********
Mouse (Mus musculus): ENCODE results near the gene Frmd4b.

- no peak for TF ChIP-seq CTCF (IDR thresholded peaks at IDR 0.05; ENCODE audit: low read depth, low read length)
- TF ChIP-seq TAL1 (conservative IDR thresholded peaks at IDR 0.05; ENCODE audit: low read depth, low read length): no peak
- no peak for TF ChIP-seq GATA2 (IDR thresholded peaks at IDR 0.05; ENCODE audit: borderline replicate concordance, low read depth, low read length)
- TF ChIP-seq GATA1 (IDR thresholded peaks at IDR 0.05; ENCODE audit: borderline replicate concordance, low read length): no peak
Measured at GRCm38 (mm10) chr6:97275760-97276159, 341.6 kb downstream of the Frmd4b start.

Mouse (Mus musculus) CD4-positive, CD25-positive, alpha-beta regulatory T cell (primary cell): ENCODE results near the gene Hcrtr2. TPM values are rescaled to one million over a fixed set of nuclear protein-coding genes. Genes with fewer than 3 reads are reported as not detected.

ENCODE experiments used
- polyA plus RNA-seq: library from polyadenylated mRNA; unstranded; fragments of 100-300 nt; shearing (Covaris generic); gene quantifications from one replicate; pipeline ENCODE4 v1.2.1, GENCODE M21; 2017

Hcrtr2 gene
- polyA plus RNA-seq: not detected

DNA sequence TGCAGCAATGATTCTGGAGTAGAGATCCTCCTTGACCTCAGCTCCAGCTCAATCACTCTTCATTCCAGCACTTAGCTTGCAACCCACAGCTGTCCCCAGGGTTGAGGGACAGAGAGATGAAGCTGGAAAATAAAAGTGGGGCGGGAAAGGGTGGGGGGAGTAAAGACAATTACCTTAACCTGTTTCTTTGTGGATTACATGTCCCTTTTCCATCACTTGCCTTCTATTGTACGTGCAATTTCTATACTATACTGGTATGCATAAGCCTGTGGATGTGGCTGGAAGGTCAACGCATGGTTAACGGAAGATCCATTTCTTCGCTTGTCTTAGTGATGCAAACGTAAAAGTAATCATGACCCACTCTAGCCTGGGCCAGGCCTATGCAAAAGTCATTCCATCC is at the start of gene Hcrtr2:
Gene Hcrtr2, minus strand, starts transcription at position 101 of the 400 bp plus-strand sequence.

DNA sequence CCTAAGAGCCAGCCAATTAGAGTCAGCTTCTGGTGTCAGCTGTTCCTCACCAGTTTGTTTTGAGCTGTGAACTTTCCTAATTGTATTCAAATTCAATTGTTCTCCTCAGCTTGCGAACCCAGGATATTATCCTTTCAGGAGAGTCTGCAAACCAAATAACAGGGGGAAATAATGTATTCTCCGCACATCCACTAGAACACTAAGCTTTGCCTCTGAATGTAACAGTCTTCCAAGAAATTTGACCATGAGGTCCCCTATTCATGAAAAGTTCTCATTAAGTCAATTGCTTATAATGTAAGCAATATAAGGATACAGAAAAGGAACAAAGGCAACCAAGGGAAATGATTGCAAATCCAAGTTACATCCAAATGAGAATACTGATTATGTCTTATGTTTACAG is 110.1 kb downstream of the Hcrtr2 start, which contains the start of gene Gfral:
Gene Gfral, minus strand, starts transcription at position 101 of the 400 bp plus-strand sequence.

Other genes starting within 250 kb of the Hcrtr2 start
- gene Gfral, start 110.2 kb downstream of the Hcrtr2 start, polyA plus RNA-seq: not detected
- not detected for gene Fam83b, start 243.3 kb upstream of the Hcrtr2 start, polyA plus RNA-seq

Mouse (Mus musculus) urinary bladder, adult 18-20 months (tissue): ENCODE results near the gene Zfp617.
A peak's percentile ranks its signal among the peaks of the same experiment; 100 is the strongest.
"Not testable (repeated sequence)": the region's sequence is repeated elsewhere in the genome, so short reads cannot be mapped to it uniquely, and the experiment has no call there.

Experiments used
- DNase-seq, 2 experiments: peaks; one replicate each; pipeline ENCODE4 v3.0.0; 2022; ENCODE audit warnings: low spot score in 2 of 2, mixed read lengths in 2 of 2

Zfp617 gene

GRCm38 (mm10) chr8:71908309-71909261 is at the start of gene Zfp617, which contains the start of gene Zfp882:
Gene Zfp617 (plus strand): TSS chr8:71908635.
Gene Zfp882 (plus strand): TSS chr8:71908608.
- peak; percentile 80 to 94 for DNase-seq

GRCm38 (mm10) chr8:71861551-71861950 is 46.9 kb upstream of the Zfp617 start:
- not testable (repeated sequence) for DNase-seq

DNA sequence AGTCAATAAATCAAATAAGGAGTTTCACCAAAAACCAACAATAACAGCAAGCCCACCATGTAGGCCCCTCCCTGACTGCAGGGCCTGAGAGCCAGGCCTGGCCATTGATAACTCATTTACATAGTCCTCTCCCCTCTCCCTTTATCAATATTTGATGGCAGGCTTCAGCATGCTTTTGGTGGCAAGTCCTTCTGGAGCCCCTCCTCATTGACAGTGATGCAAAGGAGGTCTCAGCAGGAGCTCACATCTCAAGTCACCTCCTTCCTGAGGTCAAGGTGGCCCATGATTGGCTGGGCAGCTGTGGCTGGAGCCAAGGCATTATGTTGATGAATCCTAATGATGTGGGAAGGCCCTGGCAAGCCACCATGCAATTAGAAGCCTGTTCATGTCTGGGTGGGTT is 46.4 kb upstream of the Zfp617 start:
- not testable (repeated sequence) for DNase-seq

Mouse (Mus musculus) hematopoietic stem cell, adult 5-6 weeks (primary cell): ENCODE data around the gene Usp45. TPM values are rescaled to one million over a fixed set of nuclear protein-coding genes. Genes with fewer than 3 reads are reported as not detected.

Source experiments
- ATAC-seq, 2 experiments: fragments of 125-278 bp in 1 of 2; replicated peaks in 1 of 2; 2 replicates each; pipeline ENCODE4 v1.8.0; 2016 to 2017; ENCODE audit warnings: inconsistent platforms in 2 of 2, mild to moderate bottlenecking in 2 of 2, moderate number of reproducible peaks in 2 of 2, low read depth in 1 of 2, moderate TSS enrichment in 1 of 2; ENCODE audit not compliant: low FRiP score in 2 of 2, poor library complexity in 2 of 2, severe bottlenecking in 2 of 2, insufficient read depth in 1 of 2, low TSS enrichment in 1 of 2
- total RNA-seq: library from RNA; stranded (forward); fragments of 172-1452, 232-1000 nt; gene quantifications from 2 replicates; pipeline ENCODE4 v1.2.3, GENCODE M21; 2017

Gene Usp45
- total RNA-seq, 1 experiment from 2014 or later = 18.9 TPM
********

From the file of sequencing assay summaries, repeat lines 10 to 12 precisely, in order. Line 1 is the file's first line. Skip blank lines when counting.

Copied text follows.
Hcrtr2 gene
- polyA plus RNA-seq: not detected

DNA sequence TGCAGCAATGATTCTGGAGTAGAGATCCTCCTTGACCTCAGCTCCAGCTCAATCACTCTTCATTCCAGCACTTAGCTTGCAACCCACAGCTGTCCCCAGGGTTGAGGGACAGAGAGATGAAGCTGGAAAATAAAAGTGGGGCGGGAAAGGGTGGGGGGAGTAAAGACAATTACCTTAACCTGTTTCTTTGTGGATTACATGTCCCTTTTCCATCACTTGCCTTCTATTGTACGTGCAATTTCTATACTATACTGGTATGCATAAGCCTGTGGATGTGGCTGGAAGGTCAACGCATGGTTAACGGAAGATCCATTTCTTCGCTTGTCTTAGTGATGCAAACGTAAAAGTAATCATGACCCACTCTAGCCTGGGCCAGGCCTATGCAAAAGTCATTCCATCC is at the start of gene Hcrtr2: